2) Record and Discuss Your Aspirations. Do you have career goals mapped out for the next three, five and ten-plus years? Have you shared these aspirations with your colleagues, your mentor, your supervisor and your partner/spouse? Setting career goals may be challenging, however, not setting them can result in missed opportunities and unrealized dreams. Here’s a helpful article.

3) Seek Out Leadership Positions—At Your Workplace and in Your Volunteer Life. Regardless of your position title, make it known that you are looking for leadership opportunities on the job. Also, never forget that, ultimately, being a great leader isn’t about the title. In your volunteer life, seek out your favorite local organization and volunteer there – for an event, on a committee, or perhaps on their Board of Directors. Also, we would be remiss if we didn’t suggest that you consider volunteering for your local AFP chapter and/or AFP International! 

Again, these suggestions are a starting point for reflection and discussion, particularly for female professionals newer to the workforce and to our profession. There are myriad ways to broach the challenges for women in leadership positions and the gender wage divide, and the conversation must involve and engage all genders working together to address them. While tremendous progress has been made over the past few decades, there is still so much to be done from a gender politics, leadership opportunity and compensation equity standpoint.

In closing, we’d like to leave you with a quote from Ann Saddlemyer, a renowned Canadian scholar and Guggenheim Fellow: "Don't ever let anyone tell you that you cannot go through a particular door. Always be prepared to go through a door that leads to your goal."

Ann Hale, MA, CFRE
Chair, AFP


Martha Schumacher, CFRE, ACFRE, MInstF (AD)
Chair-Elect, AFP

Wednesday, March 15, 2017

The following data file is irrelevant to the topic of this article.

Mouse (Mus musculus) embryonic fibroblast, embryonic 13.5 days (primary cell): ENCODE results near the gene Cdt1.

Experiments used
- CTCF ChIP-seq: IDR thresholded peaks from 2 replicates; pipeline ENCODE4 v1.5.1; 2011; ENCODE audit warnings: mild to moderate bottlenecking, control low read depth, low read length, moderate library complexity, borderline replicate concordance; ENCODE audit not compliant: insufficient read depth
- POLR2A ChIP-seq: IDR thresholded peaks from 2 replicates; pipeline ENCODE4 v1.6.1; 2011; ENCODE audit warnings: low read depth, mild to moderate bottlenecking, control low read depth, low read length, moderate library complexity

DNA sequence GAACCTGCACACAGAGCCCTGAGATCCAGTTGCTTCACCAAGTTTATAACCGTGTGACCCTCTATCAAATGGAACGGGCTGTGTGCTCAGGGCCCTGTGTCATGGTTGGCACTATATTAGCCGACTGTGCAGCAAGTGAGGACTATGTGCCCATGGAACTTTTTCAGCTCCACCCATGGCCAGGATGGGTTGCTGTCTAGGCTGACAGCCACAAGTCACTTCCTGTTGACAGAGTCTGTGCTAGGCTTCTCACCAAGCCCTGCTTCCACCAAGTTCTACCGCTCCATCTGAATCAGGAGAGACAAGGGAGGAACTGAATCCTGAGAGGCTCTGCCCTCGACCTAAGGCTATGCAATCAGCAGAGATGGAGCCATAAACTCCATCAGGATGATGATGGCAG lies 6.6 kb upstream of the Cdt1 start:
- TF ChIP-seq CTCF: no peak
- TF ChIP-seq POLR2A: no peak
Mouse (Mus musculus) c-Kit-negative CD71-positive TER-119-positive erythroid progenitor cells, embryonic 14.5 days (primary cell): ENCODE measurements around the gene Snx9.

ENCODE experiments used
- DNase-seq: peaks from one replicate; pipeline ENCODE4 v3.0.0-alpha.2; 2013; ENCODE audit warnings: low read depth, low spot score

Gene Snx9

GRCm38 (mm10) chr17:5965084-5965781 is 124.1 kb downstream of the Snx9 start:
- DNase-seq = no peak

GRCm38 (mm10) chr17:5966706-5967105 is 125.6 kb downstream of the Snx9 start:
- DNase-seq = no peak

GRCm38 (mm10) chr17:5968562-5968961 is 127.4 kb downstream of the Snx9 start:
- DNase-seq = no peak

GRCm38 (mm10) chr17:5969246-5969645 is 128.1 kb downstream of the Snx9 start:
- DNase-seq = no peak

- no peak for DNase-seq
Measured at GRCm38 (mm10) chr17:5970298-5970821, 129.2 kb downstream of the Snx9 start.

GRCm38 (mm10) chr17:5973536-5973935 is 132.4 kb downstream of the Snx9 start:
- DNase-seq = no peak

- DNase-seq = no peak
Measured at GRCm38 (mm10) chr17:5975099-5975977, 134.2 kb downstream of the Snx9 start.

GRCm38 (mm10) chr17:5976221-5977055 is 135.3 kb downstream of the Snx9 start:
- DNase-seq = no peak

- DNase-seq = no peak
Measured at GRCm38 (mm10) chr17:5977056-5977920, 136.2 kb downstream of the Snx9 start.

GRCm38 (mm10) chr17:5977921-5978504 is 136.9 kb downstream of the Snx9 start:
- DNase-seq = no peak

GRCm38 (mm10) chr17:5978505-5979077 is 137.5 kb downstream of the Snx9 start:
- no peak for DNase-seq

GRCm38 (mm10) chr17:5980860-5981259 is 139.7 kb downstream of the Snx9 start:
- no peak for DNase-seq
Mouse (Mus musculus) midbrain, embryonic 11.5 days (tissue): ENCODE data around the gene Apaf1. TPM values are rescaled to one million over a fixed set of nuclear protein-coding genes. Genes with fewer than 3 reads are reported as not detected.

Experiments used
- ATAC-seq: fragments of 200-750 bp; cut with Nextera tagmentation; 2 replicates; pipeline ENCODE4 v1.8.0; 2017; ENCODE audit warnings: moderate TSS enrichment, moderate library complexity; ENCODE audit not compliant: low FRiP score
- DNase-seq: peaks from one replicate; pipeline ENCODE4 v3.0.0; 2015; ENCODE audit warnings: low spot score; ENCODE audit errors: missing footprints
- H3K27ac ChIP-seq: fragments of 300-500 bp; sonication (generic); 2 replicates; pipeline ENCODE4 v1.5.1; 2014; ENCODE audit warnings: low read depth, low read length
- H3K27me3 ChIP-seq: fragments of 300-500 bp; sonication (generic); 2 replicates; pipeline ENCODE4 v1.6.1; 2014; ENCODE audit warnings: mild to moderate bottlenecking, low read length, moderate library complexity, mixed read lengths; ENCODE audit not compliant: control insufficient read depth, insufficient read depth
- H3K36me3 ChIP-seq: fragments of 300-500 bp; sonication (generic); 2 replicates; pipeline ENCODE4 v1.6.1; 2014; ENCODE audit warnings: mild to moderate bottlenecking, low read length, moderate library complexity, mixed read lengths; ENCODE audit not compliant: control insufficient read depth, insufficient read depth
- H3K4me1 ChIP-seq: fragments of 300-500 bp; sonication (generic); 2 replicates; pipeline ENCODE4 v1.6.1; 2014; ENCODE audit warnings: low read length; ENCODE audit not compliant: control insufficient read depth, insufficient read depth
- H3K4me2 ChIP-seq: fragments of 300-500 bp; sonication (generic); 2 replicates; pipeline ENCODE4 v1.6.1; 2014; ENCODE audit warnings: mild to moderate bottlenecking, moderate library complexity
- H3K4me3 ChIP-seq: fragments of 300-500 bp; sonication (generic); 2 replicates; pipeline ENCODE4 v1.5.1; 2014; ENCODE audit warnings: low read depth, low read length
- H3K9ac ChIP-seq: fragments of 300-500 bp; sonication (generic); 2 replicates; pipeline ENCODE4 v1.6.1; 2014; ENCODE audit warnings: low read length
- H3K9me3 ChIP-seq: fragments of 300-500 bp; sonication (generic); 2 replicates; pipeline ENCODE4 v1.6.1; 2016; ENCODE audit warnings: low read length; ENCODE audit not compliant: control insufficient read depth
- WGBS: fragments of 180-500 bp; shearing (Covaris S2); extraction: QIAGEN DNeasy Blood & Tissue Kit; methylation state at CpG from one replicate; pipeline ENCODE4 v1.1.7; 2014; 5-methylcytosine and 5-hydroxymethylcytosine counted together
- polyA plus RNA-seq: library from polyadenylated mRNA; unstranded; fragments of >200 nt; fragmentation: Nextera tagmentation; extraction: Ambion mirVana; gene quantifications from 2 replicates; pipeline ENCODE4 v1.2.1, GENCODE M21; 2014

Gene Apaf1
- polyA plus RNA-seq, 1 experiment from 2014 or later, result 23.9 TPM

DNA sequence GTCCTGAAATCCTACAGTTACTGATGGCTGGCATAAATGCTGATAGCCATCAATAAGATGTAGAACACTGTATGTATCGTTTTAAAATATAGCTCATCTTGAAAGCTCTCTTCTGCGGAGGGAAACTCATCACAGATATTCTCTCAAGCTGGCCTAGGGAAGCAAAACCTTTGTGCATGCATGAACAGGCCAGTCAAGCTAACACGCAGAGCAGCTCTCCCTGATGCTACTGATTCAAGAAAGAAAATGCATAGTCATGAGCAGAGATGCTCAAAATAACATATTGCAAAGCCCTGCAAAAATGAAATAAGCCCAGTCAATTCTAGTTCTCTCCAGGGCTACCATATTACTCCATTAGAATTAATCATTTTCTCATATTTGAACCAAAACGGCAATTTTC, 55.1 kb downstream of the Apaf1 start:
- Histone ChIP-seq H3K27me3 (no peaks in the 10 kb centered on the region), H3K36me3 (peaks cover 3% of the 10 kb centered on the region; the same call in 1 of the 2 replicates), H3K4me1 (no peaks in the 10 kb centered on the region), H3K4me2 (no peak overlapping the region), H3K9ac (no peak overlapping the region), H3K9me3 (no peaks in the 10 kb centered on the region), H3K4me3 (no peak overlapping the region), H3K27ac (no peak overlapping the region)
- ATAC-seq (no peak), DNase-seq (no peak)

Women's History Month

Women have had a profound effect on the fundraising profession. Countless women have held and continue to hold leadership positions in the AFP community, from chapter presidents to chairs of our international association and various foundations. Our profession would look very different without the contributions of female fundraisers—from leading development directors and CEOs to ground-breaking consultants, authors, researchers and many more.

My own leadership style reflects what I've learned from working for leaders such as former U.S. Senator Barbara Boxer and Congresswoman Sheila Jackson Lee. And, of course, I take many of my cues as the interim President & CEO of AFP from my time working for our former President & CEO, Paulette Maehara. But perhaps most importantly, I am grateful for strong women leaders as role models for my eight- and nine-year old daughters.

That’s why I found the timing of our article about men in fundraising on International Women's Day to be so egregious. It is why I issued this apology immediately. Although the timing of the article's re-publication was inadvertent, it still has a negative impact. At a time when AFP is finalizing its new strategic plan with an emphasis on diversity and inclusion, the timing of the article unintentionally diminished the significance of the historic day and made AFP appear out of touch. For those reasons and many others, I am sorry for the timing and appearance of the article.

I want to assure you that AFP and I truly recognize and embrace the intrinsic value of women in the profession, and I hope you’ll give us a chance to demonstrate and prove our commitment in the weeks and months to follow. We will be examining pertinent issues within the profession—such as the gender salary gap and why are there fewer women in senior development and nonprofit leadership positions—as well as celebrating the impact of women in fundraising.

AFP’s role is to be a leader in the field, and that leadership means we need to be doing a better job of advocating for all groups and demographics within our profession, including women. Women’s History Month is the time when we should remind everyone of the impact of women’s work, particularly in fundraising and philanthropy, as well as the barriers that still exist to full equality. We’ll be doing that throughout the rest of the month. And we will continue to explore these and other issues—and not just in March, but throughout the year—to ensure that the great diversity of voices within AFP are heard, respected and celebrated.

I would love to hear from you regarding these issues. How can AFP be a better advocate for women and other groups within our membership? And what issues would you like to see us address? Email me at afppresident@afpnet.org.